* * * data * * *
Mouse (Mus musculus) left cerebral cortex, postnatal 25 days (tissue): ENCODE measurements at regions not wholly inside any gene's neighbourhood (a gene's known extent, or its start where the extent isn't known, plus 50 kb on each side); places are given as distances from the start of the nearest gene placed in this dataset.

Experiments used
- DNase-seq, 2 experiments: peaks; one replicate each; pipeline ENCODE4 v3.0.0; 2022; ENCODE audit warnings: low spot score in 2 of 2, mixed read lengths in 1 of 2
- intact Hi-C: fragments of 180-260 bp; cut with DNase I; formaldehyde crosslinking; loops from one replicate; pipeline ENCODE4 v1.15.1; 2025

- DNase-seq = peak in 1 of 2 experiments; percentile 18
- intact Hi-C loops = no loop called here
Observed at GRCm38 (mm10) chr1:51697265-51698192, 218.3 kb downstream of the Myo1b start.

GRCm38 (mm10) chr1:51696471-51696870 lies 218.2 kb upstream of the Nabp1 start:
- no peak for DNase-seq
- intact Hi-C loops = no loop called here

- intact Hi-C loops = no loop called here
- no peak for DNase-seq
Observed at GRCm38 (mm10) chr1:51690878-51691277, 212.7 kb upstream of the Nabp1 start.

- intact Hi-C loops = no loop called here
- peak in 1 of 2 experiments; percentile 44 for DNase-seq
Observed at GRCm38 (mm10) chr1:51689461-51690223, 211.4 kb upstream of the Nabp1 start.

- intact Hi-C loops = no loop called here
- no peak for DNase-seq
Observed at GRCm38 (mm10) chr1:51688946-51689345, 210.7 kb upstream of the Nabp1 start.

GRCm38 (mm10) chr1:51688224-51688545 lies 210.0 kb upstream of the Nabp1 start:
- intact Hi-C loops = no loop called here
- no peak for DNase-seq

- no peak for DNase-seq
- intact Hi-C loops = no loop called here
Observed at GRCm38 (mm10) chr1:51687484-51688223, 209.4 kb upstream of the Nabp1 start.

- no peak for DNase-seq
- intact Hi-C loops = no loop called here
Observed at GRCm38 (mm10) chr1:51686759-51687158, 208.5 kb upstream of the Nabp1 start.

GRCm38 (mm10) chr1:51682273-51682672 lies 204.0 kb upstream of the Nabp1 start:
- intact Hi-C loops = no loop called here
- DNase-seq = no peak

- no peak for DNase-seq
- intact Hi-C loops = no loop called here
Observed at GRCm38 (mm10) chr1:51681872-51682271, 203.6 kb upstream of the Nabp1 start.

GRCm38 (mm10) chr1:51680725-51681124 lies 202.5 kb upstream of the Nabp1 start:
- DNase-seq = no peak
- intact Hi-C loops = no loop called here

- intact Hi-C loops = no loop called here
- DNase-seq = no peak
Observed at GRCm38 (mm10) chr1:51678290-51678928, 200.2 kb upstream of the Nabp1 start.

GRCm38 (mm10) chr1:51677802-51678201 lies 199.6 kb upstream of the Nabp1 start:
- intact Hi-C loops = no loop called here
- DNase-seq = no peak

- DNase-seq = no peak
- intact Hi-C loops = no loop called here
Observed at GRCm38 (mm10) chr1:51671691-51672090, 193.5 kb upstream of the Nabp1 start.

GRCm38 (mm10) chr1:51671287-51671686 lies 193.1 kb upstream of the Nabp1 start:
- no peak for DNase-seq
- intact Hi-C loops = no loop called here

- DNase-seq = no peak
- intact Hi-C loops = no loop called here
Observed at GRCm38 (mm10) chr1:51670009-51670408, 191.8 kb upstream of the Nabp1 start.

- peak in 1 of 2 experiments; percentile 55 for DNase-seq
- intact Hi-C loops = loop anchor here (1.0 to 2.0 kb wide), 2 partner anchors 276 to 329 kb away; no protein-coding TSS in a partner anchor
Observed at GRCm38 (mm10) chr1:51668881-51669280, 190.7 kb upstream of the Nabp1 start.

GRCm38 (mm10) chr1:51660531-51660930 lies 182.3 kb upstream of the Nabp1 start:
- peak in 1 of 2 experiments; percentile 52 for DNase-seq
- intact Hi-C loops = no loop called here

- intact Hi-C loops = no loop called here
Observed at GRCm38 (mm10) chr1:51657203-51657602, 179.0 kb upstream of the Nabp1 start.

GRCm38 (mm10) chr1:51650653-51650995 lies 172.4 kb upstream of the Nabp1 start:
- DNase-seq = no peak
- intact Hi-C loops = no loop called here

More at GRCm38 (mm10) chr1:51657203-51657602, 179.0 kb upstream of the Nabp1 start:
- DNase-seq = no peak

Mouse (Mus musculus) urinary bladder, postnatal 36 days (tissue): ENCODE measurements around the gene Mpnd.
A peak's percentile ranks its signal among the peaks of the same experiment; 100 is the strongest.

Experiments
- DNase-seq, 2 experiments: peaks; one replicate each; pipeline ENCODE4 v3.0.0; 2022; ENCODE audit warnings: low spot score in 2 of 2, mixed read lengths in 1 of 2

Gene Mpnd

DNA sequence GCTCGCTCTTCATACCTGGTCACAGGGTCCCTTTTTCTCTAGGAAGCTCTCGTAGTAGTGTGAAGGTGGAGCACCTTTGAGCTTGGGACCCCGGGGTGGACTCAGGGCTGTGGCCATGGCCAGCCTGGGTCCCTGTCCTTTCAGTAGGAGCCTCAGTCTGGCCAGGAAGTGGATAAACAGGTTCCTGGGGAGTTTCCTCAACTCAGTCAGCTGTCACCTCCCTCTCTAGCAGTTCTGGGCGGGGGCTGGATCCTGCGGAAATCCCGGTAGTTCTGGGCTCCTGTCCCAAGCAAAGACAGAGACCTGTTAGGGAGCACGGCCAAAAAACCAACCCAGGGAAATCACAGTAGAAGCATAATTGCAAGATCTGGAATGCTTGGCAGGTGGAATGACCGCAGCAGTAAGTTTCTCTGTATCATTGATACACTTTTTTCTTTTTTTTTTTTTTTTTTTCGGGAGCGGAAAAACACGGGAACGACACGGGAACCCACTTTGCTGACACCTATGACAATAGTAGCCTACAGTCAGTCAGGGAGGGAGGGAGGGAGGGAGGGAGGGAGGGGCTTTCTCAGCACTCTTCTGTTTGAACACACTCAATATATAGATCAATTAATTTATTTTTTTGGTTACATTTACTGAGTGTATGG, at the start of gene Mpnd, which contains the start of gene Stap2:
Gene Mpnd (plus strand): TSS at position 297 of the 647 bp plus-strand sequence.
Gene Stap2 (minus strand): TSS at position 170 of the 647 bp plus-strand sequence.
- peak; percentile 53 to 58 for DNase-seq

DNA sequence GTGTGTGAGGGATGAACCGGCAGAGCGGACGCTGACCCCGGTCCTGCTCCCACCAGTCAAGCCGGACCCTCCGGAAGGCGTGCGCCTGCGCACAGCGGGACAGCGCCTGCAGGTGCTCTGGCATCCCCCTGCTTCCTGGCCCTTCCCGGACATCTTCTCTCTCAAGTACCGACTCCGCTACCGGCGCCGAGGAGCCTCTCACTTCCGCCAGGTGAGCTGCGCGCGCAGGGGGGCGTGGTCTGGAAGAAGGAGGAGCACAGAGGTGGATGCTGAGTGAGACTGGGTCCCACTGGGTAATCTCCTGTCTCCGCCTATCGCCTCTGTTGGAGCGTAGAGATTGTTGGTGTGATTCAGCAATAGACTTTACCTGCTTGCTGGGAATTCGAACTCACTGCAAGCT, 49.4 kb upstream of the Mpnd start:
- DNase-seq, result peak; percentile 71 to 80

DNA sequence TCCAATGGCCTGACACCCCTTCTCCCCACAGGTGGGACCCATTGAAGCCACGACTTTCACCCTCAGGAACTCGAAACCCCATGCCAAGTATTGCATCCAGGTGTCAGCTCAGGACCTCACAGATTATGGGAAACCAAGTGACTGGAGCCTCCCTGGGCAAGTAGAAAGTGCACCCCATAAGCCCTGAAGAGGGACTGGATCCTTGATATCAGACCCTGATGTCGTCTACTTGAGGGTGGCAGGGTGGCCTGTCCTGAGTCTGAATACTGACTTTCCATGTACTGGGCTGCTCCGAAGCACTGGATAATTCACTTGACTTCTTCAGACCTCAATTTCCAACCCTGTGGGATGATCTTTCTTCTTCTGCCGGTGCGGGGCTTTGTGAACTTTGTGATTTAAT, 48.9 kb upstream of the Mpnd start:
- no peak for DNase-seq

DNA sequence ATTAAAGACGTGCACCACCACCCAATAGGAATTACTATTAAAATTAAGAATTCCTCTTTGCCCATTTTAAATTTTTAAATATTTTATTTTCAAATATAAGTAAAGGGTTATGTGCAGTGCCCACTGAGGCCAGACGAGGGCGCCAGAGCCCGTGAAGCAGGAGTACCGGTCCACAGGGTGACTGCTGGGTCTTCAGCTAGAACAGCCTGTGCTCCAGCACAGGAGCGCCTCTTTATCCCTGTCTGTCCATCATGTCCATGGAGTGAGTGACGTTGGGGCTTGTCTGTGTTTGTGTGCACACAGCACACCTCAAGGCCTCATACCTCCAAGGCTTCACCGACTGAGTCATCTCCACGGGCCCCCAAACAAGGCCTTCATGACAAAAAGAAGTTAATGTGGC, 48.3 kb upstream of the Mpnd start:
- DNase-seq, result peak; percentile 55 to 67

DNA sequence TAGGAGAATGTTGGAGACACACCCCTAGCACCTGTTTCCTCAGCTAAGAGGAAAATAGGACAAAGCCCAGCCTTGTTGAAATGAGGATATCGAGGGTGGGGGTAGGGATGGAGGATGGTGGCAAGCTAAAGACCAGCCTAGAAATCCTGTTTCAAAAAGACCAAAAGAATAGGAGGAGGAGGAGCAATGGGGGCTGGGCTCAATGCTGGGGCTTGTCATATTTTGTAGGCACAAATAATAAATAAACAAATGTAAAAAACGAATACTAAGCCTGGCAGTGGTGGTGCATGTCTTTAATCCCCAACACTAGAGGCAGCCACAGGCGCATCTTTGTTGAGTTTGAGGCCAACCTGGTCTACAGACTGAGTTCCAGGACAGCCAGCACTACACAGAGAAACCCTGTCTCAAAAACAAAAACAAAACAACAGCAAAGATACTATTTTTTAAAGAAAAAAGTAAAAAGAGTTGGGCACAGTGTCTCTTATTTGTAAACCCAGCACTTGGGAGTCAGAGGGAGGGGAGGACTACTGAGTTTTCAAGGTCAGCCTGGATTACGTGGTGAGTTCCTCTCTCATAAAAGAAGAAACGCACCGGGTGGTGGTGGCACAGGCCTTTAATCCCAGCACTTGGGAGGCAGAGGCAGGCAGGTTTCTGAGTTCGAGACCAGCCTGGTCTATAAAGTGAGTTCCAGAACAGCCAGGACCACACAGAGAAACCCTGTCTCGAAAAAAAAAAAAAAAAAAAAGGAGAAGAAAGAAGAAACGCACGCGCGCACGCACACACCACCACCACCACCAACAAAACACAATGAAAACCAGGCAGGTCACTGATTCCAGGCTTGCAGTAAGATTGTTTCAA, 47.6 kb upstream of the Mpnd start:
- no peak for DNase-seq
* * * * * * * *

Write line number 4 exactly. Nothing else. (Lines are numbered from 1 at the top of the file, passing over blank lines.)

- intact Hi-C: fragments of 180-260 bp; cut with DNase I; formaldehyde crosslinking; loops from one replicate; pipeline ENCODE4 v1.15.1; 2025